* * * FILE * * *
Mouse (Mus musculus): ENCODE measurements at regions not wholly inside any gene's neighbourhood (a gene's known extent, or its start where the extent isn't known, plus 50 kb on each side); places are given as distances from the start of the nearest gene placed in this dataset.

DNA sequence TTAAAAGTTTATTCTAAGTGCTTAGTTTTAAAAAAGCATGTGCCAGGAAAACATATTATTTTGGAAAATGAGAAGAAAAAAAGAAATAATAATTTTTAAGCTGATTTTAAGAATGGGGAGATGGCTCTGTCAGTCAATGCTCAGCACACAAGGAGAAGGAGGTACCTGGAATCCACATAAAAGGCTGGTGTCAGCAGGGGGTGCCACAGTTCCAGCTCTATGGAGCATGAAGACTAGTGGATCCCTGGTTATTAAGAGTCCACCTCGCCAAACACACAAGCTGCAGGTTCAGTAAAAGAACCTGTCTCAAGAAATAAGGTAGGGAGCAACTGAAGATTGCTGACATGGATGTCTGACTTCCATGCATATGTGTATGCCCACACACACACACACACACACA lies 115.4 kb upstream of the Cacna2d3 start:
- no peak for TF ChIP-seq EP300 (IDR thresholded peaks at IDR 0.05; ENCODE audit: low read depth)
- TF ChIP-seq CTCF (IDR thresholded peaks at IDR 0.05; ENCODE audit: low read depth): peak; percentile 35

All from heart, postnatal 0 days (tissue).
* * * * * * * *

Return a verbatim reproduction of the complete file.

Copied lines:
Mouse (Mus musculus): ENCODE measurements at regions not wholly inside any gene's neighbourhood (a gene's known extent, or its start where the extent isn't known, plus 50 kb on each side); places are given as distances from the start of the nearest gene placed in this dataset.

DNA sequence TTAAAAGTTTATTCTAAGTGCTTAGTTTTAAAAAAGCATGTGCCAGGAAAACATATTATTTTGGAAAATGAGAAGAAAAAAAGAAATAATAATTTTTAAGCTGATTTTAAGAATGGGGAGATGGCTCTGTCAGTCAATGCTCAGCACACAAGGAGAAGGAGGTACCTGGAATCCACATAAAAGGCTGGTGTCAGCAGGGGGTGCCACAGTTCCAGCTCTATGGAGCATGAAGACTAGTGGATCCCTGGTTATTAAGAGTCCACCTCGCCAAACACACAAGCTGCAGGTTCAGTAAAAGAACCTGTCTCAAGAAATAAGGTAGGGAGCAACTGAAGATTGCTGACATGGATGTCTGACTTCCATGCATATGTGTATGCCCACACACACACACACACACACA lies 115.4 kb upstream of the Cacna2d3 start:
- no peak for TF ChIP-seq EP300 (IDR thresholded peaks at IDR 0.05; ENCODE audit: low read depth)
- TF ChIP-seq CTCF (IDR thresholded peaks at IDR 0.05; ENCODE audit: low read depth): peak; percentile 35

All from heart, postnatal 0 days (tissue).